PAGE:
ROTT (ROSENBERG), MORITZ:
Austrian actor, nephew of the composer Ignaz Moseheles; born at Prague Sept. 17, 1797; died in Berlin 1860. He was the leading actor of his time, and was the favorite of the Prussian public and the king. He was destined by his parents for a commercial life, but forsook it for the stage, making his début in Vienna in 1817 as Karl Moor in Schiller's "Die Räuber His success was instantaneous and was repeated in Kaschau, Eperies, Batfeld, Lemberg, Olmütz, and Linz. In 1821 he became the leading actor at the Theater-an-der-Wien, Vienna, remaining there until 1829, when he went to the Hofheater, Leipsic, as stage-manager. While connected with the latter theater he starred at Budapest, Brünn, Gratz, Prague, Breslau, Presburg, Lemberg, Vienna (Hoftheater), and Hanover. In 1832 he began a life engagement at the Hoftheater, Berlin. In 1840 held a special engagement at the Hofburg-theater, Vienna, and, seven years later, in Prague.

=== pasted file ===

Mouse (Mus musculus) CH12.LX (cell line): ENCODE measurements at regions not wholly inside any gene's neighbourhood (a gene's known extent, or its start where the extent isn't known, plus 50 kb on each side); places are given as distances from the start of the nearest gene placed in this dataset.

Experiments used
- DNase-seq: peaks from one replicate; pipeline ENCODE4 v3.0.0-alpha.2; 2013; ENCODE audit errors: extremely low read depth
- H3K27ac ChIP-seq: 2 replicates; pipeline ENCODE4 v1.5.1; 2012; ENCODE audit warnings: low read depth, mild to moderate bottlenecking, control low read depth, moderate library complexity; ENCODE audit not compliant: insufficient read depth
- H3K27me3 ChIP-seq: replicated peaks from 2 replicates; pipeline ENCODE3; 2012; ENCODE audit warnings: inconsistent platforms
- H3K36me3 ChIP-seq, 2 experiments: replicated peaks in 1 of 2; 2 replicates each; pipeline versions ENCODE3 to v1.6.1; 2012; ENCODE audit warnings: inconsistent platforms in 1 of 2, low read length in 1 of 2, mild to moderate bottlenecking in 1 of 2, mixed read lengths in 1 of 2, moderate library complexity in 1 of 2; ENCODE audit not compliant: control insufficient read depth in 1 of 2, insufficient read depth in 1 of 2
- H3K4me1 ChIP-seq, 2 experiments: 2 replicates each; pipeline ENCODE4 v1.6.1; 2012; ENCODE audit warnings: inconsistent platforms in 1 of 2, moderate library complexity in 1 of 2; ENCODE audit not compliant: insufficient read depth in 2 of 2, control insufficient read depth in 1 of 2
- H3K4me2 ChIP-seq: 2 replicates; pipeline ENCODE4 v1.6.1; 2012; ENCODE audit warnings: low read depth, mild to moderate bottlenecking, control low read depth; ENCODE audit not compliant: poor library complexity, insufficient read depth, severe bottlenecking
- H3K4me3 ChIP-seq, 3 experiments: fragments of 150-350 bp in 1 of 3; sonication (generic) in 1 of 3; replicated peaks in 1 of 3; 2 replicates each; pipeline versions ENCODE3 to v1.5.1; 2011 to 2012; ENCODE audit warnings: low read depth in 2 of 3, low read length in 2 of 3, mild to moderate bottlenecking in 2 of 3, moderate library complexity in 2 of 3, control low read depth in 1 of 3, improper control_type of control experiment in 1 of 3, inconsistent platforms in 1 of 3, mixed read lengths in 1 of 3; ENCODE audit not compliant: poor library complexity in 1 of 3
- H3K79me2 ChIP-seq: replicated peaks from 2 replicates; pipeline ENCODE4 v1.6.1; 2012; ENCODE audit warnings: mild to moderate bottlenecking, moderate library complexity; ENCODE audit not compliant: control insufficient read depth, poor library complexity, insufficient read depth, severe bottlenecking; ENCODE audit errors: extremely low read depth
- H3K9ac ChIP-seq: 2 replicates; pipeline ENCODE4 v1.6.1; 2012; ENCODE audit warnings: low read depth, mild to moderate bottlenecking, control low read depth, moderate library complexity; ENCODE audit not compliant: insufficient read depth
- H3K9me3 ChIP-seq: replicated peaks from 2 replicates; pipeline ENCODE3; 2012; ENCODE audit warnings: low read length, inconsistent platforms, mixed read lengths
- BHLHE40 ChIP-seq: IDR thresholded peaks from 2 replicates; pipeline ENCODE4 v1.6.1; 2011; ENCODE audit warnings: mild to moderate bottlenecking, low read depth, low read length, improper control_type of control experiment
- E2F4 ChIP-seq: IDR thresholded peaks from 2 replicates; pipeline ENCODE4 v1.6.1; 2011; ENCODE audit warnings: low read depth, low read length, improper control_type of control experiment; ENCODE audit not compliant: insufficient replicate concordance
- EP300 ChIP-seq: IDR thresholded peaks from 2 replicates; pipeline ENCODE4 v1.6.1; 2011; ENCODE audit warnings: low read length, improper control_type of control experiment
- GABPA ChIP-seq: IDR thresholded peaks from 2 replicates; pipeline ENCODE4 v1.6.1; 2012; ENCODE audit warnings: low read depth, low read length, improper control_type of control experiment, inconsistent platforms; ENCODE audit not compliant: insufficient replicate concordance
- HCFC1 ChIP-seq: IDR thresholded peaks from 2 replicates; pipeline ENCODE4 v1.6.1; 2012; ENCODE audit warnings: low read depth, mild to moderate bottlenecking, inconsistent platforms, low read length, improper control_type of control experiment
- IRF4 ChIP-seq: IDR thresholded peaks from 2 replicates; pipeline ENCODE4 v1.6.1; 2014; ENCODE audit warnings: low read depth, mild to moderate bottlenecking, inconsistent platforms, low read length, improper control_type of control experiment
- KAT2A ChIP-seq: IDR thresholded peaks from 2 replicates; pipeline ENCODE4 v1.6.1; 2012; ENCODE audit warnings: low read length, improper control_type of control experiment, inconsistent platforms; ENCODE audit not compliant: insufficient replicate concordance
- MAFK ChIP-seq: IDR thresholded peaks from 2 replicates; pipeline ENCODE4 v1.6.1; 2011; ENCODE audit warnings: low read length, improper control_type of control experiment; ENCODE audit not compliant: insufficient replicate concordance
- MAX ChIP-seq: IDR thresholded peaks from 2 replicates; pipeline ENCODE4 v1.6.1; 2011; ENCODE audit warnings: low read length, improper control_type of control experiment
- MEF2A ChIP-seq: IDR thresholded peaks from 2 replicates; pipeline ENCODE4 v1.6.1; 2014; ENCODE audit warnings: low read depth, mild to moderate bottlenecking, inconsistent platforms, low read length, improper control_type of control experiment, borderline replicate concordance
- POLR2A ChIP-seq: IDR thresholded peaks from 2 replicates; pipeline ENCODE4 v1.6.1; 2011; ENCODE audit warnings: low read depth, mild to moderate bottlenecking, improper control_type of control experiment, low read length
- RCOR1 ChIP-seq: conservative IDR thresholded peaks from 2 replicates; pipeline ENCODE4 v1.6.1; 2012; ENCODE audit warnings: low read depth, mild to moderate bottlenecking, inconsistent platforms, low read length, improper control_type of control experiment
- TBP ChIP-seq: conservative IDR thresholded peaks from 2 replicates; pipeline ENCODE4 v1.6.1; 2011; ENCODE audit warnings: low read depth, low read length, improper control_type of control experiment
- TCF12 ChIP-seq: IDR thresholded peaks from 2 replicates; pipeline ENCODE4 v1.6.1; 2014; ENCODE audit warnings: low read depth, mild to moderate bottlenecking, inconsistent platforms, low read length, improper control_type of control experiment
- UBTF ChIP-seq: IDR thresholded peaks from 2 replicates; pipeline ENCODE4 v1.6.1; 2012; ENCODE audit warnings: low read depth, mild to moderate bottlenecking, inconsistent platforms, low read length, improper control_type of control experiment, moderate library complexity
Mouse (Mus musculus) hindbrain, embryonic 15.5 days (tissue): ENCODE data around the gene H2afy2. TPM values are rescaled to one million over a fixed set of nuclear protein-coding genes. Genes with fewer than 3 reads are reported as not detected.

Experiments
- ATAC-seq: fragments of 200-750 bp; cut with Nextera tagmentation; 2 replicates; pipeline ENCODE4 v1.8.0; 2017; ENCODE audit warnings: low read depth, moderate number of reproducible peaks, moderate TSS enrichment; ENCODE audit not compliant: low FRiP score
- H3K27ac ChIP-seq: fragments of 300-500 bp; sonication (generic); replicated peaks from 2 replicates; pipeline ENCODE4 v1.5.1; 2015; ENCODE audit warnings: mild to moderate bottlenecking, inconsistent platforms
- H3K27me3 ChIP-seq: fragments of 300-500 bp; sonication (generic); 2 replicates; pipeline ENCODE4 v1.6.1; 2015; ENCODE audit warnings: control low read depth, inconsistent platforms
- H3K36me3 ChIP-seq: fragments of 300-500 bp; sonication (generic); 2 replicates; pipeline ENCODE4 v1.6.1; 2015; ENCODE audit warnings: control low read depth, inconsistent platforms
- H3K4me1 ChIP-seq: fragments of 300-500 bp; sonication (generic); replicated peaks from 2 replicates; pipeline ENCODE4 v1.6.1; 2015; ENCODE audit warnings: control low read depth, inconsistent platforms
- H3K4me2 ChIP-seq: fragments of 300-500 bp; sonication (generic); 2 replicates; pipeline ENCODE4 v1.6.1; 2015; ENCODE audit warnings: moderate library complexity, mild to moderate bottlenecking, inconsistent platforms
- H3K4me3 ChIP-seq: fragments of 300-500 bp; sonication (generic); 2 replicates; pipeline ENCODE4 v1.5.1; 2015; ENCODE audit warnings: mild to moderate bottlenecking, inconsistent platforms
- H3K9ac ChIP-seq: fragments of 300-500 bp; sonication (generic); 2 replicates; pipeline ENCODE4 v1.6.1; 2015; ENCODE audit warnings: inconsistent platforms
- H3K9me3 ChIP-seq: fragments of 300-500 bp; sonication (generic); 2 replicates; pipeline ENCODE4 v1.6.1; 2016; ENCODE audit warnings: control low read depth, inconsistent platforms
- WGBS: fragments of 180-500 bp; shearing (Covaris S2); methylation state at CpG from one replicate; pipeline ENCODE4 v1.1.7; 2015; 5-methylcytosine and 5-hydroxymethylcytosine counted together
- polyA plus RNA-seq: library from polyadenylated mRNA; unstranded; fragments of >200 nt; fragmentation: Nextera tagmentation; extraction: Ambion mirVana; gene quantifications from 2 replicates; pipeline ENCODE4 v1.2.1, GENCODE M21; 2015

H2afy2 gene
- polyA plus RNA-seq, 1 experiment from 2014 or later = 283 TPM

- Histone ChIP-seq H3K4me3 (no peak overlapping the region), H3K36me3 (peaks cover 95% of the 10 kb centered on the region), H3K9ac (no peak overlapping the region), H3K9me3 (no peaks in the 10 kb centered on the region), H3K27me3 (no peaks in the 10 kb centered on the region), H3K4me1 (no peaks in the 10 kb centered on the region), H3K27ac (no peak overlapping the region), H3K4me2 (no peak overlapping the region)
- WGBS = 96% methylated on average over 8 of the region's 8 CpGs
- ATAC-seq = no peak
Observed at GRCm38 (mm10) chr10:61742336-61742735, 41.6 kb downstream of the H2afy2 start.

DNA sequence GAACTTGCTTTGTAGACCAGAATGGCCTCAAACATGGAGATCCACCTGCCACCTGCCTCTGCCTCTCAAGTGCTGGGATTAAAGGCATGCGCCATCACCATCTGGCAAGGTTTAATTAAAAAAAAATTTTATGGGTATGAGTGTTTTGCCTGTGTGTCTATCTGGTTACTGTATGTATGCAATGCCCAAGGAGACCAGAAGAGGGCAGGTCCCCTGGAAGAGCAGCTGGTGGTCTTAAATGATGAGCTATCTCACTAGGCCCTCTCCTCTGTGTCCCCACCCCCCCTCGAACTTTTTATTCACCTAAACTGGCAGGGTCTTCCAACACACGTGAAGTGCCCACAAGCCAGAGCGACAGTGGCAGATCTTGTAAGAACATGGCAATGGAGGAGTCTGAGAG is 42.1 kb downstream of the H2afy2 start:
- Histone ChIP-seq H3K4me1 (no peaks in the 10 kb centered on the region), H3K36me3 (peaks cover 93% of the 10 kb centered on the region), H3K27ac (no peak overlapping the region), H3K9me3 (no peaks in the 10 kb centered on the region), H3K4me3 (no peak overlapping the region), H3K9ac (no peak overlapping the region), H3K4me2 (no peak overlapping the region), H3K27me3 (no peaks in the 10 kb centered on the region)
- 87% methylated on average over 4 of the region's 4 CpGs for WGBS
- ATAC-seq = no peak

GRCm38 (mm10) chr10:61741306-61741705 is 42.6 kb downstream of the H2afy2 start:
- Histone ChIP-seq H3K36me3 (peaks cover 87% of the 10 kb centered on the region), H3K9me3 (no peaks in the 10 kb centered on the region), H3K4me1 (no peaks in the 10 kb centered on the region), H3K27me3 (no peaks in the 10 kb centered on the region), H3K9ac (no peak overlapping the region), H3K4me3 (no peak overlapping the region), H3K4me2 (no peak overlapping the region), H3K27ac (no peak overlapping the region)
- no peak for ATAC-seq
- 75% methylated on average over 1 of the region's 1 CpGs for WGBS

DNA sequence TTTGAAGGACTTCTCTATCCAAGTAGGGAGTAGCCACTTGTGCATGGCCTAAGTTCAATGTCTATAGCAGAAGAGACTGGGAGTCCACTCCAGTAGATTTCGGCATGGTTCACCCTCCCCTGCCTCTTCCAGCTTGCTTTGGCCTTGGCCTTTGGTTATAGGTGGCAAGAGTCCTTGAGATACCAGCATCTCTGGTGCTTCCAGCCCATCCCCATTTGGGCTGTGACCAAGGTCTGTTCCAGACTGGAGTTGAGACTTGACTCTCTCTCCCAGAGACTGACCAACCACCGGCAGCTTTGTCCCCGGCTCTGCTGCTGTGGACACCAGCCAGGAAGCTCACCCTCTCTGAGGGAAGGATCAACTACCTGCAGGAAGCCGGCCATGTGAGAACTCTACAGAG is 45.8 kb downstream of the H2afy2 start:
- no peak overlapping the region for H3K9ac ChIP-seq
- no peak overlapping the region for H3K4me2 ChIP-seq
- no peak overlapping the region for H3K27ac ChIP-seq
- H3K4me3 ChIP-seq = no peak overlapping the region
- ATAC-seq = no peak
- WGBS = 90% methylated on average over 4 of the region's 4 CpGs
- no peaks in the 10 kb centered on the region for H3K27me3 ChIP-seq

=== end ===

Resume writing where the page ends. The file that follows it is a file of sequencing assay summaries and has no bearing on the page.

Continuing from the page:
Rott's best rôles were: Faust, Brutus, Kreon, Jason, Hamlet, Vasa, Wallenstein, Gätz von Berlichingen, Franz and Karl Moor, Shylock, Hugo (in "Schuld"), Roderich (Calderon's "Leben ein Traum"), Jaromir (Grillparzer's "Ahnfrau"), and Meinau ("Menschenhass und Reue").
- Jüdischer Plutarch, 1848, pp.226-228.